This morning I was having coffee with a friend at a bookstore. We meet there monthly to discuss agenda items for a church committee. After our business discussion was complete, we spoke, as friends do, of other things close to our hearts. At one point a sheepish look came over his face and he said, “I want to ask you an off-the-wall question, and I hope you won’t take it the wrong way. Would it be inappropriate for me to ask you to dance at my funeral?”
Dancing at a funeral. It does sound out of place, doesn’t it? We expect dancing at joyful celebrations like weddings. Swaying in rhythm with the crowd at a basketball championship game. Spinning with your fiancée after she says yes. But a solemn occasion like a funeral? It seems unthinkable.
What about dancing in a worship service? For centuries in the Reformed tradition this would have been unheard of. But the last few years have seen a revival of liturgical (sometimes called praise or sacred) dance in some churches.
For nearly a decade, I have been dancing with a group in my church. But dance began in our church nearly thirty-five years ago. At its birth, our small congregation responded to God’s call to use all of its members’ gifts—and all of themselves—in worship. At that time the church was small enough that everyone in the congregation “danced” together in simple movement patterns. Now at nearly a thousand members, we still retain some aspects of congregational movement as we carry our offerings forward, stretch out our hands to each other in passing the peace, and move forward together to share the sacrament of communion.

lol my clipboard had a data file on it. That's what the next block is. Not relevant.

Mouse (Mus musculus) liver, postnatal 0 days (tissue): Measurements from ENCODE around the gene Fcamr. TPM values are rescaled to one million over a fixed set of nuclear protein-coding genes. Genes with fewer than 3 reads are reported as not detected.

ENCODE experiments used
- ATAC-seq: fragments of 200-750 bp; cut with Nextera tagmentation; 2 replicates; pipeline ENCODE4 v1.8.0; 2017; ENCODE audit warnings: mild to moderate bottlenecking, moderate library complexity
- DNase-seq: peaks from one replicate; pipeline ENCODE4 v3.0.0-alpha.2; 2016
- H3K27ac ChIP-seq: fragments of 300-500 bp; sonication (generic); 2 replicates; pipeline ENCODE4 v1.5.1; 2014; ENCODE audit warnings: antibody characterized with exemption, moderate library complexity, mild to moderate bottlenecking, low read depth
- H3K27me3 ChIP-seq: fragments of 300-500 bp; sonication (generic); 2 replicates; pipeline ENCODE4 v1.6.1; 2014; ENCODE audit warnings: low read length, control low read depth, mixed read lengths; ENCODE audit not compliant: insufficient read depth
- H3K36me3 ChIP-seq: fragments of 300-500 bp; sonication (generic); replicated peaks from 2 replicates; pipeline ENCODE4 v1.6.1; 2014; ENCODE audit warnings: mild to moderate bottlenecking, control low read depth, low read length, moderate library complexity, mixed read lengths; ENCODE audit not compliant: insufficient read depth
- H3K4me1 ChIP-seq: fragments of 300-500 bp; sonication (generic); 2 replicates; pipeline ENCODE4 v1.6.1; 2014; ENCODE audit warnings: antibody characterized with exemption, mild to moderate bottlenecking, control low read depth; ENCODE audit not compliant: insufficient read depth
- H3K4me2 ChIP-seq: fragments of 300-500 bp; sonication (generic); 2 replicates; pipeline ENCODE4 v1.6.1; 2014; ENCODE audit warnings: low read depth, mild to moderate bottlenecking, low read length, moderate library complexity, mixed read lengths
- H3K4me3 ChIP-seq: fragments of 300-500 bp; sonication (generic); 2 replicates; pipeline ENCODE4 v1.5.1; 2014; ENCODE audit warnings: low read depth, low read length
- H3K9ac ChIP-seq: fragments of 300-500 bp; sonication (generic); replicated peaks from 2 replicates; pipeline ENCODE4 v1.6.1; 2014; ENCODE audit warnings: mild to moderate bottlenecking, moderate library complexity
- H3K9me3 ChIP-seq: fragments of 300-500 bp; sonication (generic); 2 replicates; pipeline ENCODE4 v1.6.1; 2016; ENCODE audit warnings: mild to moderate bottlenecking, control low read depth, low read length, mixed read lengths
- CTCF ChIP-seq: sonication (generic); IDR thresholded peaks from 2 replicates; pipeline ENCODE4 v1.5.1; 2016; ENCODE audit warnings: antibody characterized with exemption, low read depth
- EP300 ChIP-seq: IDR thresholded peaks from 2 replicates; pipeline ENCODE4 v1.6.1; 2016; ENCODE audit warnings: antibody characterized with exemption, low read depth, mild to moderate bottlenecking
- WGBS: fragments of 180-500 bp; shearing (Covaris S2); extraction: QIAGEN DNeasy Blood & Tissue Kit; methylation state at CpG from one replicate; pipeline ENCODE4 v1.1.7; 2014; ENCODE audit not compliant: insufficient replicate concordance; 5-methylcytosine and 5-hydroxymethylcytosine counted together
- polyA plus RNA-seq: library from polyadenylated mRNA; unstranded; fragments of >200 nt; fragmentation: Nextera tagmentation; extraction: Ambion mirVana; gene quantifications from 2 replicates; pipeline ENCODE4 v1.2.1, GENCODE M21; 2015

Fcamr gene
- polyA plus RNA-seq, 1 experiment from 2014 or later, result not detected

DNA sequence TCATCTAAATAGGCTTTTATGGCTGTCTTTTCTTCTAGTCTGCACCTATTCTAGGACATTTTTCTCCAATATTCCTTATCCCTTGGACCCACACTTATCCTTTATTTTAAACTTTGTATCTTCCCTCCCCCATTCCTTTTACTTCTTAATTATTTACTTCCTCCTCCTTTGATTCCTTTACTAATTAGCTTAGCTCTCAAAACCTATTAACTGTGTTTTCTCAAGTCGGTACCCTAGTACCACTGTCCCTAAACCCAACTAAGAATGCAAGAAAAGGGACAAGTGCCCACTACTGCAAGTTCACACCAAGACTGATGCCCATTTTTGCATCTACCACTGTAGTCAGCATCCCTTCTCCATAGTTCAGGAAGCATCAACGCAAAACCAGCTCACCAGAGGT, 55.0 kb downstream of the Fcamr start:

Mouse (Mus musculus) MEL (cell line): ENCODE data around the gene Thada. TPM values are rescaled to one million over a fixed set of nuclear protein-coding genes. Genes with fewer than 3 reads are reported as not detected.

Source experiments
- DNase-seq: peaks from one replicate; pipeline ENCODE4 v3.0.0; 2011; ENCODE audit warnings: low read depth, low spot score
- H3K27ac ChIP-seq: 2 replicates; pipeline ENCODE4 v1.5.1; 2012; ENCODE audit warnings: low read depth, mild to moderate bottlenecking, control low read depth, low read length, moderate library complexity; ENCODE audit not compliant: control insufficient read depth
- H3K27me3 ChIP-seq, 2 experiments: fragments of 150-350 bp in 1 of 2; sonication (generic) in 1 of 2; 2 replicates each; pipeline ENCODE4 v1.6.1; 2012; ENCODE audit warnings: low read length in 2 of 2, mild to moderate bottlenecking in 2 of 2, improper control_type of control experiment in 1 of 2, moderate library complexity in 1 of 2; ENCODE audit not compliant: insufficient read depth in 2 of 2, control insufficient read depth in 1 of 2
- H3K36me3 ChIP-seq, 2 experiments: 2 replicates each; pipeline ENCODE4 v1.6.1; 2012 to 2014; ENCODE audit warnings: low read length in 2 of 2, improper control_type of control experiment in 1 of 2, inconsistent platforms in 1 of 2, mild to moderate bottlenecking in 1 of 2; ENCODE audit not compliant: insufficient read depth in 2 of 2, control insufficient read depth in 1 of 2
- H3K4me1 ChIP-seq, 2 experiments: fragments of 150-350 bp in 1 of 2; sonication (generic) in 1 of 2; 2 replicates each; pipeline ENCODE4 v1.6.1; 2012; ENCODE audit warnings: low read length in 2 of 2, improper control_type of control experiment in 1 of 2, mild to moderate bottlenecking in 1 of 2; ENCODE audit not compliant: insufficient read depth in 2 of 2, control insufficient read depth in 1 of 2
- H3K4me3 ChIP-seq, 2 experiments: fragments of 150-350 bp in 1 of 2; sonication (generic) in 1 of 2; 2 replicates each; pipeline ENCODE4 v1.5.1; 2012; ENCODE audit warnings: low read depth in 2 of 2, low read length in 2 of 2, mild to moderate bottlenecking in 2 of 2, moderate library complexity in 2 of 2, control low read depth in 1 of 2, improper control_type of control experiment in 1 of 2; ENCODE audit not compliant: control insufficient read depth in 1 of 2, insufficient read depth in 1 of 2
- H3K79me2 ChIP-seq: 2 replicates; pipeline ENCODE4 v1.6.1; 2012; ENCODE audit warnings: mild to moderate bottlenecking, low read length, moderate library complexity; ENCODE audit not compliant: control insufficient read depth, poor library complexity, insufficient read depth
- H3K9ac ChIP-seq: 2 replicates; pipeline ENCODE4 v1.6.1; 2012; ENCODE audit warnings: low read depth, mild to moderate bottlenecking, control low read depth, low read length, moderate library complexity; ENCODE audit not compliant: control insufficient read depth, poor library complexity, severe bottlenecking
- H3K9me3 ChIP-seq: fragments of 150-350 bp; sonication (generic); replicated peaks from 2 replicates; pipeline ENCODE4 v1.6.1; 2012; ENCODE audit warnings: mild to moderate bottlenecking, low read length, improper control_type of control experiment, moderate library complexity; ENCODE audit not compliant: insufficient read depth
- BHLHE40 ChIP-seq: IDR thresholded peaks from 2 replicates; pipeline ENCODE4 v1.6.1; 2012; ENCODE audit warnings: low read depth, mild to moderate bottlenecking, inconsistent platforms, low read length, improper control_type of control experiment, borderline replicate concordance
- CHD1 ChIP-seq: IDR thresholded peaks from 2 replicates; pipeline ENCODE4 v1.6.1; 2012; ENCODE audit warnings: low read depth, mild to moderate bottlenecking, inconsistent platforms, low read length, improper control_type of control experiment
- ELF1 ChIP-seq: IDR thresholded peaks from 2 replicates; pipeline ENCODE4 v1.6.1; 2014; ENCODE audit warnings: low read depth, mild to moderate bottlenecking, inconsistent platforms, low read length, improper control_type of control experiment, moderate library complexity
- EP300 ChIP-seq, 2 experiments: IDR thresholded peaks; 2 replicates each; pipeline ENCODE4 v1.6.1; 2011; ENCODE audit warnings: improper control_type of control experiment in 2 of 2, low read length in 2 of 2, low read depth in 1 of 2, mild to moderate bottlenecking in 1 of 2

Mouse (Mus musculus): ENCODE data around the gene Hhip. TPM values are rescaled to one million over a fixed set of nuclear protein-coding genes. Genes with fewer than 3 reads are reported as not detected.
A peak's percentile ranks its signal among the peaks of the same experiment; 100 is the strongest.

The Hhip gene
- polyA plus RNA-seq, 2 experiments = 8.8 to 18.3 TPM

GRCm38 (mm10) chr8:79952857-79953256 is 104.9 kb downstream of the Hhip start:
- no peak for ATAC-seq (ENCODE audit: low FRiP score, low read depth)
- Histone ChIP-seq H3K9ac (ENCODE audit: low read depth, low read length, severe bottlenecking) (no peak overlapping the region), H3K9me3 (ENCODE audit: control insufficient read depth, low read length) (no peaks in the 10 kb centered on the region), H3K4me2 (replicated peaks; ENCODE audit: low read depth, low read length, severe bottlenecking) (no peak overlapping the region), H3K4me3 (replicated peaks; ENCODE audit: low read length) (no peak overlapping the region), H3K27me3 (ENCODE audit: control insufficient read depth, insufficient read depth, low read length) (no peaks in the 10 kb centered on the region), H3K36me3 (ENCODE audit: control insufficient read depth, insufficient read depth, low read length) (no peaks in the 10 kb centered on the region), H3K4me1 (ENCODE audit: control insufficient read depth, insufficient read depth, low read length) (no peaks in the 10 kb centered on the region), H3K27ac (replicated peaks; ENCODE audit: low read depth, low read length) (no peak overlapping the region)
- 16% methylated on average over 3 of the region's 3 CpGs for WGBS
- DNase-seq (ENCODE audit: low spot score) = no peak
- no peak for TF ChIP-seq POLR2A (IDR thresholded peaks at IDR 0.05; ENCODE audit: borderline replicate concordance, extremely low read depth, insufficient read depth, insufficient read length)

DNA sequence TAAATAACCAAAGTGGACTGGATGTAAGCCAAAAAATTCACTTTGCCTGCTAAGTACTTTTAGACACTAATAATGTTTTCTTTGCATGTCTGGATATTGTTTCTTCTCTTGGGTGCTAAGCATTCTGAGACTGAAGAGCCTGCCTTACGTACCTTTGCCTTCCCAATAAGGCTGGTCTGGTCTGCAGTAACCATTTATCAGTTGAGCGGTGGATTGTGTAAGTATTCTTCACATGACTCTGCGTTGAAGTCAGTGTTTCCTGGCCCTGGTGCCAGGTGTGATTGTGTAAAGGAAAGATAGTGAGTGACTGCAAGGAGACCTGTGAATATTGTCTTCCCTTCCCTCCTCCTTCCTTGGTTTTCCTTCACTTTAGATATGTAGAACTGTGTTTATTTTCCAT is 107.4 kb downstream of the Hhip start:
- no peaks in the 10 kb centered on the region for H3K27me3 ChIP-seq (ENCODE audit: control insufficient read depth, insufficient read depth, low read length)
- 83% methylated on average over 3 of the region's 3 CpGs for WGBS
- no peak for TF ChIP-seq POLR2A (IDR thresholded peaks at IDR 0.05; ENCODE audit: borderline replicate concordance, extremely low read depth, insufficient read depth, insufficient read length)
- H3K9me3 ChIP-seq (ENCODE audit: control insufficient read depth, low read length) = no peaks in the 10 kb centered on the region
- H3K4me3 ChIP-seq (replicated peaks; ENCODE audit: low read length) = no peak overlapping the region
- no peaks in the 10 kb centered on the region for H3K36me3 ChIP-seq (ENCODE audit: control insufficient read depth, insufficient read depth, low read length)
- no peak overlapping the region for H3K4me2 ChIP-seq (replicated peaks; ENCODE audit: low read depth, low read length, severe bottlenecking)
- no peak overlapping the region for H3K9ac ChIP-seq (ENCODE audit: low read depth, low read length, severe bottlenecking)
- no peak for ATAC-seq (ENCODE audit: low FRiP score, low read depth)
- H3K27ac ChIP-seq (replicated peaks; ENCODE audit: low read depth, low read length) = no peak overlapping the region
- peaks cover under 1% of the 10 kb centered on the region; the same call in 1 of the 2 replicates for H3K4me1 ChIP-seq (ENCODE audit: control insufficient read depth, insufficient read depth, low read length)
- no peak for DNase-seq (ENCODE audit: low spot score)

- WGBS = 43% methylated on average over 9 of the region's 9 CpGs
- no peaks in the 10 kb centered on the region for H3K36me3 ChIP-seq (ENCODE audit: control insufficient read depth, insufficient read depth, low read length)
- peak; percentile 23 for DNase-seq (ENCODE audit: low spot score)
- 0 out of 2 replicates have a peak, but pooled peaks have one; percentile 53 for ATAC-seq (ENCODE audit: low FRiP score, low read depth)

Do This . . .
When Jesus stooped to wash his disciples’ feet, gathered small children close to him, or smeared mud on the eyes of the blind man, he demonstrated the power of movement to teach what his followers could not grasp by words alone. When he tore bread into pieces and gave it to his disciples with the injunction, “Do this to remember me,” he sanctified movement as a viable and necessary expression of worship.
“Do this to remember me.” Our first response to the word “remember” is to process the words mentally. But Jesus says, “Do this.” He calls us to act, to embody his words in a kinesthetic response. “To adopt a posture is to encourage the condition expressed by it,” says J. G. Davies. “Attitudes are in this way strengthened by bodily expression; movements quicken feelings” (Liturgical Dance: An Historical, Theological and Practical Handbook, SCM Press Ltd, 1984, p. 162).
Similarly, liturgical dance can help congregations memorialize important events in the life of Christ’s church, his body. St. Basil (fourth century) warned that the body, united as it is with the soul, cannot be neglected without dire consequences to prayer.
At Church of the Servant, we mark the seasons of the Christian year by using dance along with liturgies designed to emphasize those times in the church calendar.